Another judge has rejected President Donald Trump’s efforts to reverse Democratic President-elect Joe Biden’s victory in Wisconsin.
The decision by Racine County Reserve Judge Stephen Simanek is not the final say in Trump’s state lawsuit, which Trump’s attorneys appealed directly to the Wisconsin Supreme Court. Justices scheduled oral arguments in the case for noon Saturday.
But the ruling was the latest in a string of losses for Trump in Wisconsin, where official results showed Biden defeated the president by 20,682 votes in the Nov. 3 election.
“The bottom line here is that the court should do everything to ensure that the will of the voters prevails,” Simanek said as he ruled from the bench Friday. “The certification of the results of the 2020 Wisconsin presidential election after the Dane County and Milwaukee County recounts is affirmed.”
Trump’s campaign challenged more than 220,000 absentee ballots cast in Dane and Milwaukee counties.
Trump’s lawsuit did not challenge specific votes or allege fraud, which Simanek noted in his ruling.
“There is no credible evidence of any misconduct or a wide scale fraud at issue here,” Simanek said.
Instead, Trump’s lawyers argued clerks in Dane and Milwaukee counties followed bad guidance from the Wisconsin Elections Commission, which ran contrary to state law.
Among the groups of voters challenged by Trump were roughly 170,000 who voted in person before Election Day because they didn’t use the same application as other absentee voters. That policy, which Simanek called a “correct, allowable interpretation,” has been endorsed by state elections officials for the past decade.
The Trump campaign also challenged another 28,000 ballots from voters who said they were “indefinitely confined,” which lets them submit an absentee ballot application without providing a copy of a photo ID. Republicans have said this shows voters were trying to sidestep the state’s voter ID law. Simanek disputed that.
“To infer that people utilized and voted under that section to evade the voter ID requirements is no basis for not counting those votes,” Simanek said. “It’s far more likely because of the ongoing pandemic that people were very concerned, especially those with compromised systems, to go out in public, to not want to stand in line for potentially hours at a polling place in order to cast a ballot.”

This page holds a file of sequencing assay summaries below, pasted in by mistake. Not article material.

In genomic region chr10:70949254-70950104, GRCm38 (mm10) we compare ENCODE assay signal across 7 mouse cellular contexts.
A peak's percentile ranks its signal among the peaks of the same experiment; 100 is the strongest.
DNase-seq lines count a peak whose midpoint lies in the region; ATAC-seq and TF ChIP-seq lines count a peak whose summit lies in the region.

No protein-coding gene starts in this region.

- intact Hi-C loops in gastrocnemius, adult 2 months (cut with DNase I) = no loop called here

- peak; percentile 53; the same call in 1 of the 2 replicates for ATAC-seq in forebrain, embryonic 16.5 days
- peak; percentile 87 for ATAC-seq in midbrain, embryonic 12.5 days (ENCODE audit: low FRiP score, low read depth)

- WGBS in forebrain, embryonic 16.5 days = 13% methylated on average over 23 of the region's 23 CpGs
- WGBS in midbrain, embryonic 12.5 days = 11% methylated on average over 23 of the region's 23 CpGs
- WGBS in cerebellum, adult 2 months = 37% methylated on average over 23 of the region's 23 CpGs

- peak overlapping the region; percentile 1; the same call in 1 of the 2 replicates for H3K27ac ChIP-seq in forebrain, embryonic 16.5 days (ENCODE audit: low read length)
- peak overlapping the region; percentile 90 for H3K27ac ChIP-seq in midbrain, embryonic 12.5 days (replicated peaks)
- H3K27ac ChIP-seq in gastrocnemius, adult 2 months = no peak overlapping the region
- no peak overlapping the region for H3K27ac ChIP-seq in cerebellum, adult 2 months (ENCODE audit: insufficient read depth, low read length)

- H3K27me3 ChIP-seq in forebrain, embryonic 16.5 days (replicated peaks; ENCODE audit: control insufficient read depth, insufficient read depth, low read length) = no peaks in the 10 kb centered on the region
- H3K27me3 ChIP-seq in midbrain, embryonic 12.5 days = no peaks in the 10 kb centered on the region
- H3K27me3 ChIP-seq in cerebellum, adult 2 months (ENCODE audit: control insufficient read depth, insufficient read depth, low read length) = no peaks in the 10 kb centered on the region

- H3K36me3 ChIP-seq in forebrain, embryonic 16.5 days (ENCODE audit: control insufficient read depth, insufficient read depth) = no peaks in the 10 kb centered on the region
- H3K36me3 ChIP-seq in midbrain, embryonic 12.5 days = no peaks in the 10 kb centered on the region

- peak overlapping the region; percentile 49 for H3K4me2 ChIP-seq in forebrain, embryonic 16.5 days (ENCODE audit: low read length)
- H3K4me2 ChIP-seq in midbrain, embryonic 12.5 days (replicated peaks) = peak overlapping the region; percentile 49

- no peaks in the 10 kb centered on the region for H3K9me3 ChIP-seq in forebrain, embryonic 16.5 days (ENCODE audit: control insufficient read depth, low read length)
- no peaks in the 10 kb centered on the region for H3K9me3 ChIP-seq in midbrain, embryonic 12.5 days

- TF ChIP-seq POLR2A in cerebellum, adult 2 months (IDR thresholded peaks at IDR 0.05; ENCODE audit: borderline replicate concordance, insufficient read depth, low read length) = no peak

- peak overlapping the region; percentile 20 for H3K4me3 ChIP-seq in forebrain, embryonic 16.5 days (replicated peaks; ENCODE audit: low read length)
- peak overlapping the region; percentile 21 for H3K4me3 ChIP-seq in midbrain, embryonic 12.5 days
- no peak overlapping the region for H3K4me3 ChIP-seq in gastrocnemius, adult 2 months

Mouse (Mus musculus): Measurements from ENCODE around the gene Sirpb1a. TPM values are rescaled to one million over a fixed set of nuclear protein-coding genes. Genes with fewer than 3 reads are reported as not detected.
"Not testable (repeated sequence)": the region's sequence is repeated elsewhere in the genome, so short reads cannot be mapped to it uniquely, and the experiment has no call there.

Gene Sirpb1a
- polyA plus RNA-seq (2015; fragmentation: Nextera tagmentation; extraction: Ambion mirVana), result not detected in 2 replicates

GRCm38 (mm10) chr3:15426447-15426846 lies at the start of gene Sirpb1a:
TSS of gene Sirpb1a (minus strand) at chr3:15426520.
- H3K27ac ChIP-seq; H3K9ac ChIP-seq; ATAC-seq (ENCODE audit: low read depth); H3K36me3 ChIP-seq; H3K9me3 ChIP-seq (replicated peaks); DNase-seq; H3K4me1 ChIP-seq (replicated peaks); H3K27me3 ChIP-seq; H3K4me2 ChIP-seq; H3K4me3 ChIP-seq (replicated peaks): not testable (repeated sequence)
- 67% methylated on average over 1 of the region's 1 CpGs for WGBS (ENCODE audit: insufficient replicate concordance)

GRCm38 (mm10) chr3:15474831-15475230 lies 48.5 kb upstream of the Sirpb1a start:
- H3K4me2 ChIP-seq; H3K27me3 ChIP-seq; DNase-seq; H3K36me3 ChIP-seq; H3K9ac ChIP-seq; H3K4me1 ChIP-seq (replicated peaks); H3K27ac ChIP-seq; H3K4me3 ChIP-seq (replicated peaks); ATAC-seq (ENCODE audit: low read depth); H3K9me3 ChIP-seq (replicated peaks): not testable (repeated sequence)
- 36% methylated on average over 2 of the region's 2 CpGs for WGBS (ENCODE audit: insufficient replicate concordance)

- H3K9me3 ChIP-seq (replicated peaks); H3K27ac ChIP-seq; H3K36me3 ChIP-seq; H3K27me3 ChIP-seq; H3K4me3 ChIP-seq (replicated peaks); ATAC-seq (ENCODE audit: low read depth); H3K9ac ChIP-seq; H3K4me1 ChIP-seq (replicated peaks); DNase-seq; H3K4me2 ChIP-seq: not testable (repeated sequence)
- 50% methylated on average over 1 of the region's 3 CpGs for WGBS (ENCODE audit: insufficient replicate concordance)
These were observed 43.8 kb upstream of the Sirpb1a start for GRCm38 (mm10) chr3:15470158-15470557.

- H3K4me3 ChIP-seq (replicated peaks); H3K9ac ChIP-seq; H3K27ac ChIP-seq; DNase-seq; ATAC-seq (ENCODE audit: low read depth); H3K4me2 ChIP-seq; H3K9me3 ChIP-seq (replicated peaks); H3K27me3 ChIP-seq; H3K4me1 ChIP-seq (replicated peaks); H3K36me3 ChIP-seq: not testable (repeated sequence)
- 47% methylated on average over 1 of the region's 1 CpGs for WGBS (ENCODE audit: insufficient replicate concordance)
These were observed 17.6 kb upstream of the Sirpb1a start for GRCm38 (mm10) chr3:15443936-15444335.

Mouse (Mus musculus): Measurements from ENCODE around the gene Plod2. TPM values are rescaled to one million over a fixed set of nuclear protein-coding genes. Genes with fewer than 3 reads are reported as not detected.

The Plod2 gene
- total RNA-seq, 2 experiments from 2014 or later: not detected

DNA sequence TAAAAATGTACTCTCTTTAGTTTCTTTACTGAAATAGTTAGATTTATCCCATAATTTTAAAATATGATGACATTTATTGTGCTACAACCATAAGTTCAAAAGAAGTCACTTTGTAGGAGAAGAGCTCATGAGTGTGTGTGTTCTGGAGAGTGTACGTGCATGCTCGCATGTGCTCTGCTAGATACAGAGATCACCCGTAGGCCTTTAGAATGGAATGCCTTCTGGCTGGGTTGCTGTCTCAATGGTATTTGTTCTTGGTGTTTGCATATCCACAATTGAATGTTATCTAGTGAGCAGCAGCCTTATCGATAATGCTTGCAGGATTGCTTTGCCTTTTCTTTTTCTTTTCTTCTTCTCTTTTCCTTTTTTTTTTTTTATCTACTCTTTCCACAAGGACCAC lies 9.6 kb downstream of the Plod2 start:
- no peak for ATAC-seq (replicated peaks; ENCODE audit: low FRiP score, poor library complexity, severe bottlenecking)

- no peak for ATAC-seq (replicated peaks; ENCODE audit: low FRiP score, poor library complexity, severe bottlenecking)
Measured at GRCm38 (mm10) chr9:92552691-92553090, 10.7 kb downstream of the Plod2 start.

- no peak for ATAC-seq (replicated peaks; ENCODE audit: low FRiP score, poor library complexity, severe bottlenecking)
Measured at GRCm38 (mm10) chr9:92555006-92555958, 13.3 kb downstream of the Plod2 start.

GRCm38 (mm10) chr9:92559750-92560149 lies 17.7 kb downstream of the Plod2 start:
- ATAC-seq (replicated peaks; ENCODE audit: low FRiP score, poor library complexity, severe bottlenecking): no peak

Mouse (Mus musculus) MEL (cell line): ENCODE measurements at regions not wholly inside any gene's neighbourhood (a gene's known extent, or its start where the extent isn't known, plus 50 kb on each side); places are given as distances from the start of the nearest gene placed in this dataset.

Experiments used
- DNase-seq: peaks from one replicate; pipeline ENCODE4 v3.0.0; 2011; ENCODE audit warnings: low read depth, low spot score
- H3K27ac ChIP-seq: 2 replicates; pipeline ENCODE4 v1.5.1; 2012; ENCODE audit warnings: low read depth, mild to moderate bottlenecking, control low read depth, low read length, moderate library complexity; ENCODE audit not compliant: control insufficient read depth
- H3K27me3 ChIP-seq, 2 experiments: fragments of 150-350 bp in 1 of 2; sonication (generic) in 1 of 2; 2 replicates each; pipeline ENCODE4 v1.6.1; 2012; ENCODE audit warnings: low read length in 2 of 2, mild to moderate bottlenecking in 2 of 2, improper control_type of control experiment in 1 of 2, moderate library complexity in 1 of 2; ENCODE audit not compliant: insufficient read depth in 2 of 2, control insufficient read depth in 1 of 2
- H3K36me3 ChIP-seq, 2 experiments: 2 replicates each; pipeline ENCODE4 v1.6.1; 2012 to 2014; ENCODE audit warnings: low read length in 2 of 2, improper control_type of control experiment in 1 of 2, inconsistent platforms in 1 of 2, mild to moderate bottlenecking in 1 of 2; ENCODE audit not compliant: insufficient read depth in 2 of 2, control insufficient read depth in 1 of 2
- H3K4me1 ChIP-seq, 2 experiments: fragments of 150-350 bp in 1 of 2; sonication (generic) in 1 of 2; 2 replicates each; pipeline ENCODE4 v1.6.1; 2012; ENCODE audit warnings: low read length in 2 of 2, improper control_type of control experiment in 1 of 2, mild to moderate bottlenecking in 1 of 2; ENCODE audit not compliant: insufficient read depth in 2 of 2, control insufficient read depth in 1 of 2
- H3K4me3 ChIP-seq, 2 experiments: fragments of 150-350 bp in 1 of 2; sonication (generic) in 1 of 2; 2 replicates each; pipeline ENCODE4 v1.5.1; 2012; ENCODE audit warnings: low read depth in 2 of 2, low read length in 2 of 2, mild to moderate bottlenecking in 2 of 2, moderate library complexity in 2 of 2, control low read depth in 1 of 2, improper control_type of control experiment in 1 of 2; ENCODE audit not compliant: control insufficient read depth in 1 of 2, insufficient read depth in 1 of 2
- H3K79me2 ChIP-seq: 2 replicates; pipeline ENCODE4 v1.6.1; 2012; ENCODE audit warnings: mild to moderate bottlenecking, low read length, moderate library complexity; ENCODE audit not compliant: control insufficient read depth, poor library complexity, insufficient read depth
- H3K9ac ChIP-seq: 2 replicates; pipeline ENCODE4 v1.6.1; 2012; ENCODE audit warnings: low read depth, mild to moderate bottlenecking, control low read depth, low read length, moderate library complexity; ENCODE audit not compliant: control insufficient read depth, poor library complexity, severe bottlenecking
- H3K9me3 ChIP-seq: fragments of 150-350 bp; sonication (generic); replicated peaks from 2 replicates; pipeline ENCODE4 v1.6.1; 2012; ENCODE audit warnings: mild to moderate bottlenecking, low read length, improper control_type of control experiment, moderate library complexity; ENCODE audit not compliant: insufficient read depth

“I certainly could not strike those ballots based on an inference,” Simanek continued, “which is not really supported … in fact.”
Simanek also rejected the Trump campaign’s efforts to strike about 5,500 ballots where clerks completed a witness’ address, which is also allowed under Wisconsin Election Commission guidance.
In addition, he rejected the Trump campaign’s efforts to reject about 17,000 ballots collected at “Democracy in the Park” events sponsored by the city of Madison earlier this year. Republicans raised concerns about those events before they were held but never challenged them in court.
Simanek’s ruling was just the latest setback for Trump, who has now lost several cases in Wisconsin’s state and federal court systems.
The Wisconsin Supreme Court rejected the Trump campaign’s initial lawsuit on a 4-3 ruling, with conservative Justice Brian Hagedorn joining the court’s liberals in ruling the case must first be filed in circuit court. Trump’s campaign filed new cases in Dane and Milwaukee County circuit courts after the ruling. Those lawsuits were then combined by Wisconsin Supreme Court Chief Justice Patience Roggensack, who also assigned them to Simanek.
The Supreme Court’s initial ruling on Trump’s lawsuit did not address the merits of the case.
The state Supreme Court also rejected another lawsuit filed by Chippewa Falls attorney Karen Mueller, arguing absentee ballot drop boxes are illegal.
Justices also rejected an additional lawsuit filed by an attorney for the Thomas More Society, a Chicago-based conservative law firm. Hagedorn wrote a scathing decision in that case, calling it “the most dramatic invocation of judicial power I have ever seen.”
Trump’s allies have also lost one case in Wisconsin’s federal court system as Judge Pamela Pepper ruled she lacked the legal standing under the U.S. Constitution to overturn a state’s election results.
Trump himself filed another federal lawsuit, where a judge could issue a decision at any moment.
It’s highly unusual, if not unprecedented, for the Wisconsin Supreme Court to hold arguments on a Saturday, which underscores the time-sensitive nature of this case.
Presidential electors are scheduled to meet to cast their votes Monday.